Glen Mhor Log Book 23rd November 1938
We arrive in the winter of 1938 and a request to repair the discharge cock (valve) from the No.2 Low Wines Still.
What's of interest other than the actual work involved, is that this is the newer of the 3 stills available at Glen Mhor. So, after just over a decade of use, we're seeing the need to do repairs, including valves on this still, which was the largest of the 3 available and we do have several images of it, including this one.
'Customs & Excise
Glen Mhor Distillery
November 23rd 1938
On Friday last, the 18th, inst, the discharge cock of the No.2 Low Wines Still was found to be leaking slightly. Upon receiving notice from the trader (Mackinlay's and Birnie Ltd.) to remove the defective cock and fit a new one, I allowed the work to proceed immediately, as a matter of urgency.
The work of fitting the new cock was completed yesterday, the 22nd. I have examined the cock and I am satisfied
(a) that it is of the same size and pattern as the old one.
(b) that it is securely fixed in position, and the bolts on the flanges have been properly riveted.
I am, Sir,
Your Obedient Servant,
G. Peel, officer.
Margin entry: Approved 29 Nov.1938'
Looking for additional insight on this entry, I sent the page to Alan Winchester once again for his valued opinion:
'When we used to charge the stills with cooler liquids, one of the checks after the still was filled was to put your hand on the pipe of the discharge, if there was a leak you could feel the cold liquid against the warm pipe, quite effectively, it appears there was not a drop in attenuation, so they have caught this quickly.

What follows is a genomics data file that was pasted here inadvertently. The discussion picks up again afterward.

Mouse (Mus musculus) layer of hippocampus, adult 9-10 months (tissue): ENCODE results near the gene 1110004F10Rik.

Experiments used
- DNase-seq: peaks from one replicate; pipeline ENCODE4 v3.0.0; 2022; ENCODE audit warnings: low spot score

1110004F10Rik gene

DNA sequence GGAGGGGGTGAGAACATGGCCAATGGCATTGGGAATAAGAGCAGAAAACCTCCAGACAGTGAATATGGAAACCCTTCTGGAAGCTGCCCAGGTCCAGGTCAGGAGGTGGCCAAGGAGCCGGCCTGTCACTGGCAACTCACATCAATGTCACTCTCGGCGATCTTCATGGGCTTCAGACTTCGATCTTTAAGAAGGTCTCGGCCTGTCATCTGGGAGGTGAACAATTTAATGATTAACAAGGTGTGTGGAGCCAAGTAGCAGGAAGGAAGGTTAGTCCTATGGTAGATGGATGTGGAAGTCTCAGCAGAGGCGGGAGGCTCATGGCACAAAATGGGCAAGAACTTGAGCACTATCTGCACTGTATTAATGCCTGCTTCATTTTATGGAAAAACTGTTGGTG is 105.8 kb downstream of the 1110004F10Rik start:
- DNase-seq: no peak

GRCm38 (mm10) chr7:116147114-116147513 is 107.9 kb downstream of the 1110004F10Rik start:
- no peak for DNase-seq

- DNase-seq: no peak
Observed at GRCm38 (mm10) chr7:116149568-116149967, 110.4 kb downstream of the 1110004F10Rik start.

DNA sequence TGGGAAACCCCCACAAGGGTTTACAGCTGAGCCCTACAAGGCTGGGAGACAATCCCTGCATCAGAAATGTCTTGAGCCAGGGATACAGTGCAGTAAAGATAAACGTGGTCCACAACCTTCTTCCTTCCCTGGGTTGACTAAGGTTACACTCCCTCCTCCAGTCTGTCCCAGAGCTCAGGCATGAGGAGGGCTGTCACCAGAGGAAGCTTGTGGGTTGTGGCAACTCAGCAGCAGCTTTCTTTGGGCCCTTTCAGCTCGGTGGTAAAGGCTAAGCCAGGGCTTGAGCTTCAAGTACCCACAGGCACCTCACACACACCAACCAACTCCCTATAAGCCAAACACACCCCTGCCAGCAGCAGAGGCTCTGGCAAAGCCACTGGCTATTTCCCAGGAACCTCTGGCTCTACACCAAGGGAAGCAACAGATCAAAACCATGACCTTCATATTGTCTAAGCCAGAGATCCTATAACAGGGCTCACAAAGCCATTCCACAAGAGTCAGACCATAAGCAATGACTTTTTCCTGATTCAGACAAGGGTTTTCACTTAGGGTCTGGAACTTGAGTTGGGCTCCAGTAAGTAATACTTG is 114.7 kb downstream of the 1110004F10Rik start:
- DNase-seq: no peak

The old brass valves used to be maintained at silent season, by regrinding them in, so they maybe were expecting it not to last.
The ensuring the bolts were riveted, is to ensure the security of someone drawing the liquid by slackening the bolts, the C&E (Customs & Excise) always required this, and the officer would check this on survey.
Yes, the routine of a distillery, but captured when C&E had tight control of a distillery.'
Interesting to have this insight into the old ways, some of which no longer are needed today. Especially the use of cooler liquids which seems a simple method and yet surprisingly effective using your ability to sense changes in temperature. And the regrinding of the brass valves (cock) to enable distilling to continue.
We're left with more insight into the conversations between the workers and the officials, to ensure the Glen Mhor was produced.
This Log Book comes from the Highland Archives Centre (HCA/D31/4/1/25) and is watermarked for its protection. As with any images on this website, please ask first before using and always give credit. My thanks to the Centre for their assistance.